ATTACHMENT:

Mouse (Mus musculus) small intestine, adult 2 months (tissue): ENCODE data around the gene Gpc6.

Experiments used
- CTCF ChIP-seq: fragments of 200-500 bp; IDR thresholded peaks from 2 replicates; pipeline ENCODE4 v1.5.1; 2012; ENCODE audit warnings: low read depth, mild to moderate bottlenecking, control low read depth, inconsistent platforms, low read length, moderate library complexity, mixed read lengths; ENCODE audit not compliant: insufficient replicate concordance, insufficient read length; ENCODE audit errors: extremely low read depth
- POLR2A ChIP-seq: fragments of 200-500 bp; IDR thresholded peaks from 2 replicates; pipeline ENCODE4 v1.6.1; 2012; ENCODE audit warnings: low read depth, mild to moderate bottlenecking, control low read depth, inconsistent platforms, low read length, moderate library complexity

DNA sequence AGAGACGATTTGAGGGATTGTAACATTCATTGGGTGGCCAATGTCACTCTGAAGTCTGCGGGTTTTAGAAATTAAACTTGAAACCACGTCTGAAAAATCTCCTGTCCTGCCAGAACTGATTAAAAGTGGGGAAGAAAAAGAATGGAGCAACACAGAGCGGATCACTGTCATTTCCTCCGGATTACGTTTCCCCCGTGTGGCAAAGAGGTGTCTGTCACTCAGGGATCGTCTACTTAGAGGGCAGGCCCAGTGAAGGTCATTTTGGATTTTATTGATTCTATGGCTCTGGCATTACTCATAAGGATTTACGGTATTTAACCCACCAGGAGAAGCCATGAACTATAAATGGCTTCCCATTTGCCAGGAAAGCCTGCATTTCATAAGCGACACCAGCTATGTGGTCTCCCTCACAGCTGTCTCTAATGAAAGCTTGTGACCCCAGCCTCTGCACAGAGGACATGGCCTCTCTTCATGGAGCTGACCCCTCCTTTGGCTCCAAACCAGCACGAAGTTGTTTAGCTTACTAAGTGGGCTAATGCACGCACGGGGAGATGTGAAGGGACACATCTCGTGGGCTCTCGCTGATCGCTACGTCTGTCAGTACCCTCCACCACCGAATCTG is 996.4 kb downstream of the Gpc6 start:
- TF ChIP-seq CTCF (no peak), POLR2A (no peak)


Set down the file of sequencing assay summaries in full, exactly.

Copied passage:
Mouse (Mus musculus) small intestine, adult 2 months (tissue): ENCODE data around the gene Gpc6.

Experiments used
- CTCF ChIP-seq: fragments of 200-500 bp; IDR thresholded peaks from 2 replicates; pipeline ENCODE4 v1.5.1; 2012; ENCODE audit warnings: low read depth, mild to moderate bottlenecking, control low read depth, inconsistent platforms, low read length, moderate library complexity, mixed read lengths; ENCODE audit not compliant: insufficient replicate concordance, insufficient read length; ENCODE audit errors: extremely low read depth
- POLR2A ChIP-seq: fragments of 200-500 bp; IDR thresholded peaks from 2 replicates; pipeline ENCODE4 v1.6.1; 2012; ENCODE audit warnings: low read depth, mild to moderate bottlenecking, control low read depth, inconsistent platforms, low read length, moderate library complexity

DNA sequence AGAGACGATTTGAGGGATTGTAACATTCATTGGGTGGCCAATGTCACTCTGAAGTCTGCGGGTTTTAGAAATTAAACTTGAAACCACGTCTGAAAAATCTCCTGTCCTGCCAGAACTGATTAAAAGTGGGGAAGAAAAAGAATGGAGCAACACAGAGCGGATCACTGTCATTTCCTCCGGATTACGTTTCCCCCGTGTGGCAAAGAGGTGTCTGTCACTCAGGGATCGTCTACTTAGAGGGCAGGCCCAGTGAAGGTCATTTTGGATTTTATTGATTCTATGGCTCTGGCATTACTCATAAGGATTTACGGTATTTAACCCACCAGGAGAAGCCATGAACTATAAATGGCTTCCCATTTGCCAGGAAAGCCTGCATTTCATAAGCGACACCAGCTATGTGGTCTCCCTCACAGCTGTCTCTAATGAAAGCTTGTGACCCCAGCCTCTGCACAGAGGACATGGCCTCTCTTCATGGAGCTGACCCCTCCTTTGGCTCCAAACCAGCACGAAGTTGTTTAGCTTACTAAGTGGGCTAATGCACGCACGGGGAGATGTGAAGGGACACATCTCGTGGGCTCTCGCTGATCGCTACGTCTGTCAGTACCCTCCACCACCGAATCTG is 996.4 kb downstream of the Gpc6 start:
- TF ChIP-seq CTCF (no peak), POLR2A (no peak)